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Dogs Panosteitis

Panosteitis, also known as 'wandering lameness', 'growing pains', eosinophilic panosteitis, and enostosis, is a disorder of skeletal development characterized by inflammation of the lining of the bone, with the thigh and upper arm bone being most frequently affected. 

The disease is marked by pain and lameness which may be accompanied by fever, muscle wasting, and unthriftiness. A dog can suddenly become reluctant to exercise and lose appetite. Pressure over the shaft of the affected bone elicits pain. The disease routinely affects multiple long bones for a period of weeks to months. 

The lameness shifts from one leg to another and may return to a previously affected leg. The German Shepherd Dog, German Shorthaired Pointer, St. Bernard, Basset Hound, Great Dane and Doberman Pinscher breeds at greater risk and male dogs are four times more frequently affected than females. Panosteitis rarely occurs after 18 tp 20 months of age.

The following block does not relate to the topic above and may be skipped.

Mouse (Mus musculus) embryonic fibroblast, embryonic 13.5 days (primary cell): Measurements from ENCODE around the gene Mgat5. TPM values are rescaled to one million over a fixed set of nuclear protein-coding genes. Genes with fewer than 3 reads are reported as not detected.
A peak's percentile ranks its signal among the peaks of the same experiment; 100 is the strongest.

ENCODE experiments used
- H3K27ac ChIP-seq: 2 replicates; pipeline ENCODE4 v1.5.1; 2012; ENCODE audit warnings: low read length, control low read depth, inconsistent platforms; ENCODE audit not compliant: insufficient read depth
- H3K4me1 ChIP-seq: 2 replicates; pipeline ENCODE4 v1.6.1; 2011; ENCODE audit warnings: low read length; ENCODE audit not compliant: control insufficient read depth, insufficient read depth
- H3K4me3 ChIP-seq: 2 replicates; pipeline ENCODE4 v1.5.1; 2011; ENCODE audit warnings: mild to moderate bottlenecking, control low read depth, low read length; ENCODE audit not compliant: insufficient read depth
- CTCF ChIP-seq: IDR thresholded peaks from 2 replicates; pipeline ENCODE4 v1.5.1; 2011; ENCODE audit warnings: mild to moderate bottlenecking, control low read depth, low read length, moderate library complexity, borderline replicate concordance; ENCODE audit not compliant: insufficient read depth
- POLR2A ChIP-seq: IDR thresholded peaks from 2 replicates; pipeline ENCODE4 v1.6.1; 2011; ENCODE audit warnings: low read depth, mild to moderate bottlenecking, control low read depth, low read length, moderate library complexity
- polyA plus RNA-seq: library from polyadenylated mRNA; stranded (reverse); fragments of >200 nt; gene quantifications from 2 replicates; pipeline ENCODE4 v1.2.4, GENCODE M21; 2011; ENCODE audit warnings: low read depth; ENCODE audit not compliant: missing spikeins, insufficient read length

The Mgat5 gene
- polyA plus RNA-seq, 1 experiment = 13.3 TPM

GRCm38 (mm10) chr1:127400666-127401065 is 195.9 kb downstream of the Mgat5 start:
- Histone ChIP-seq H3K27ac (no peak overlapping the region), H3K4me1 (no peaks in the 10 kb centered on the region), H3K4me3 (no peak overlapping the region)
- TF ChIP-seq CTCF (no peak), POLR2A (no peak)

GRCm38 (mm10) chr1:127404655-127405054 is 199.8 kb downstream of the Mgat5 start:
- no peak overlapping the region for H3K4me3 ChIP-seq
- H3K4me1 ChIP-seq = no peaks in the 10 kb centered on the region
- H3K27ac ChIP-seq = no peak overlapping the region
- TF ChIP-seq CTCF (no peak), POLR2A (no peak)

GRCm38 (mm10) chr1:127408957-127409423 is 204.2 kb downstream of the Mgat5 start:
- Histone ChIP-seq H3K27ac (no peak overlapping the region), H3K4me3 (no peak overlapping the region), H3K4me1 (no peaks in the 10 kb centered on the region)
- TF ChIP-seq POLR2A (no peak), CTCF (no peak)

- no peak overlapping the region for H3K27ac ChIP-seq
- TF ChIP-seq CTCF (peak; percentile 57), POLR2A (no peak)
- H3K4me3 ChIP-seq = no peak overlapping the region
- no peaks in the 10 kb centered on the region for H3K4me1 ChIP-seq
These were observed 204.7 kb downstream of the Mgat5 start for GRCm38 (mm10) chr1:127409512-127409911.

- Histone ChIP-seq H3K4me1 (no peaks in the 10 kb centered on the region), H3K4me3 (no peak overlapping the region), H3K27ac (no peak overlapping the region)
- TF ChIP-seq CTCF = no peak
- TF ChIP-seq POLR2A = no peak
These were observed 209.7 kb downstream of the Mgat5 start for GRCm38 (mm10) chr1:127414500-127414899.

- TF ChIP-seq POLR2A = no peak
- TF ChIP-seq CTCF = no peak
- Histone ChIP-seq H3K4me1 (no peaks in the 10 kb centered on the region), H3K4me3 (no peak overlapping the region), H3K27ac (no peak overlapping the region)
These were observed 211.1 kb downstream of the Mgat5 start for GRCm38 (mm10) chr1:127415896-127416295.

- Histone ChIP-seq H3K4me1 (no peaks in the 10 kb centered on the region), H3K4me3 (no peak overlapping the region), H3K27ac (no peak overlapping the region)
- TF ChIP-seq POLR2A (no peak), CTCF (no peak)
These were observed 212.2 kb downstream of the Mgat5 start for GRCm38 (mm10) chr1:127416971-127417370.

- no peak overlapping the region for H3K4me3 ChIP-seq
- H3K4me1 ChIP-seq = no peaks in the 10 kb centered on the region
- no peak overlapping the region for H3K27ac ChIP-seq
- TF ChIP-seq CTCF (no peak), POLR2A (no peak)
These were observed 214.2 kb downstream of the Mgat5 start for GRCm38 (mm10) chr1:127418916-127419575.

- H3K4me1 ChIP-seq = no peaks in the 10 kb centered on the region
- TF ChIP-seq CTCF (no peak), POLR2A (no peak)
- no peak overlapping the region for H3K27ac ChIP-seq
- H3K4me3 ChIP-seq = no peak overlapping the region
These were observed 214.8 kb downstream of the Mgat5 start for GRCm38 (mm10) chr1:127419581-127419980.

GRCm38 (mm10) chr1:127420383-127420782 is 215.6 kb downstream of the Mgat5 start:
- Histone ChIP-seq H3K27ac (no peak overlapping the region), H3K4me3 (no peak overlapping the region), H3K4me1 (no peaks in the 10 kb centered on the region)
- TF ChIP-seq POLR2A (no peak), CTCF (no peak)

The cause of panosteitis is unknown, but there is a tendency for the disease to run in families. Some authors have suggested that dogs with panosteitis have defects in protein- or amino acid metabolism.3

The disease begins with death of adipose tissue in the bone marrow near nutrient foramen of a long bone. X-rays show the characteristic picture of increased density in a long bone.

Treatment is directed at the relief of pain. Buffered aspirin is usually an analgesic of choice. Restricting exercise is recommended to prevent flare-ups of inflammation. Most dogs recover spontaneously, but if severely affected, may never regain full muscle strength. Once an individual bone recovers, the condition usually does not reoccur in that limb.
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